There’s a not-so-secret code in Theater for Young Audiences (TYA) productions. Whether you’re a parent/guardian or just someone interested in theater, you might read the synopsis of a TYA production on a snazzy postcard or a painstakingly-crafted advertisement with the intention of maybe checking out the show, but you probably won’t decide to go until your eyes drift down to the all-important number, listed in bold at the end of the ad.
“Not for anyone under 12” tells you you’re in for something juicy and adolescent, much like a guilty pleasure dystopian YA novel. “Fun for ages 9-99!” indicates something dreaded: a saccharine, dragging affair that will rob you of 2 hours that you’ll never get back. Or it might say “Best for ages 5+” as it does on the ads for When She Had Wings, Imagination Stage’s brilliant entry into the Women’s Voices Theater Festival, which might signify something bright and exciting for grade-schoolers, but eye-rolling for anyone above their tweens.
But When She Had Wings breaks this code. Imagination Stage has mounted a visually stunning and profoundly multilayered story that can truly appeal to adults as easily as children. This is the story of Beatrix (B for short) who spends most of her time in a treehouse built to look like a classic propeller airplane where she pretends to be Amelia Earhart. Her escape is understandable, not just as an expression of childhood imagination, but because her home life is rough. Her father (the affable and charming Ian Le Valley) is doting and trying his best, but B (who gets a charming but sincere treatment from on-the-rise actress Maggie Wilder) is at the age where doting fathers inspire more embarrassment than ebullience. Her mother is literally absent from the play, and the only information the audience gets about her is that she wants to send (the certainly not fat) B to fat camp.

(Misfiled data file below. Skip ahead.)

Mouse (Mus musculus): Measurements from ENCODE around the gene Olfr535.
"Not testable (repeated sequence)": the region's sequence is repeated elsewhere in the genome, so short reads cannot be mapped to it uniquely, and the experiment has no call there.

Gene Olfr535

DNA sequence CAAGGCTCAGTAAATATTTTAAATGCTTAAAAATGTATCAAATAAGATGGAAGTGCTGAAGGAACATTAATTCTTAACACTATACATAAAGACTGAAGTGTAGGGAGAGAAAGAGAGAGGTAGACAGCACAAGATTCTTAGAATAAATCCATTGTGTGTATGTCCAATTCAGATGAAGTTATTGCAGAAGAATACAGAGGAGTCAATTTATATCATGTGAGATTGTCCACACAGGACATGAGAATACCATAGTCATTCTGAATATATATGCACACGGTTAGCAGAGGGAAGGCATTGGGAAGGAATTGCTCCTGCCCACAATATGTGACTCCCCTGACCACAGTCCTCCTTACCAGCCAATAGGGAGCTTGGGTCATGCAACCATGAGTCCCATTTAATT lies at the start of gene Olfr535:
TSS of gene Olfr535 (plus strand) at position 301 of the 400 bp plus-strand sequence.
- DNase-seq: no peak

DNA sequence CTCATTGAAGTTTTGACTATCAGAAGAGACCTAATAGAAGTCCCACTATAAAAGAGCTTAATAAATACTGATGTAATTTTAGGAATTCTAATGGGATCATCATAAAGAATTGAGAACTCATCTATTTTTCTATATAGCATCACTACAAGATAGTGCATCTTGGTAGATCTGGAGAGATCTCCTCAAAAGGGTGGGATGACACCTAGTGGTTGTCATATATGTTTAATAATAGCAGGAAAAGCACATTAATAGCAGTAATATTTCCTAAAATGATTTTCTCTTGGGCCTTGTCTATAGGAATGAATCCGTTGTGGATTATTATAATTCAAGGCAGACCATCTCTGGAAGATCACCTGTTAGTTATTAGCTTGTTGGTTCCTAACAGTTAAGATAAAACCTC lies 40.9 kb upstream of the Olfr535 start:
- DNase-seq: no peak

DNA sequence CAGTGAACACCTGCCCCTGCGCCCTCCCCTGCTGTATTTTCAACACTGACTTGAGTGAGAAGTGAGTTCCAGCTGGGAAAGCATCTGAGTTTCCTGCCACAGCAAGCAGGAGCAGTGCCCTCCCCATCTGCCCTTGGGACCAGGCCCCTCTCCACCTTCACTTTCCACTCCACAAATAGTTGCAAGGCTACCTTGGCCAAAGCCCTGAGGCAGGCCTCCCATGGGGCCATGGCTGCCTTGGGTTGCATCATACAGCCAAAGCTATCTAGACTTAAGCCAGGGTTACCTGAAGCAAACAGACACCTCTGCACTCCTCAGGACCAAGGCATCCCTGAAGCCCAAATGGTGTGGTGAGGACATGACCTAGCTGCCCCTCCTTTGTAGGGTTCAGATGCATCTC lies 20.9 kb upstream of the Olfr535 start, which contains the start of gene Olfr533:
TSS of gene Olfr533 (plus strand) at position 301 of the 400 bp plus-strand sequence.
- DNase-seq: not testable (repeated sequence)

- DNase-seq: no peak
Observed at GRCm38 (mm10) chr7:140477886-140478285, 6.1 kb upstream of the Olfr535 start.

Our interview with playwright Susan Zeder
Complexity is the hallmark of When She Had Wings. What seems like simple imagination games carry intense significance. B chooses flight because, to her, flight signifies freedom and weightlessness while over-protection and her weight are primary conflicts with her parents. Playwright Susan Zeder has made a gorgeous cake with this play: if you just glance, the play looks all frosting, but if you cut into it, you find many layers.
Part of the reason it looks like mostly frosting is that the technical elements of the play are masterfully done. Luciana Stecconi’s set looks as if was plucked from a Disney theme park: full of gorgeously textured and layered stained wood that builds both silhouettes and wheels within wheels that emphasize the mystery and complexity of the play. There’s another layer of complexity, too, with awe-inspiring and cunningly hidden contrivances that are worth the price of admission alone.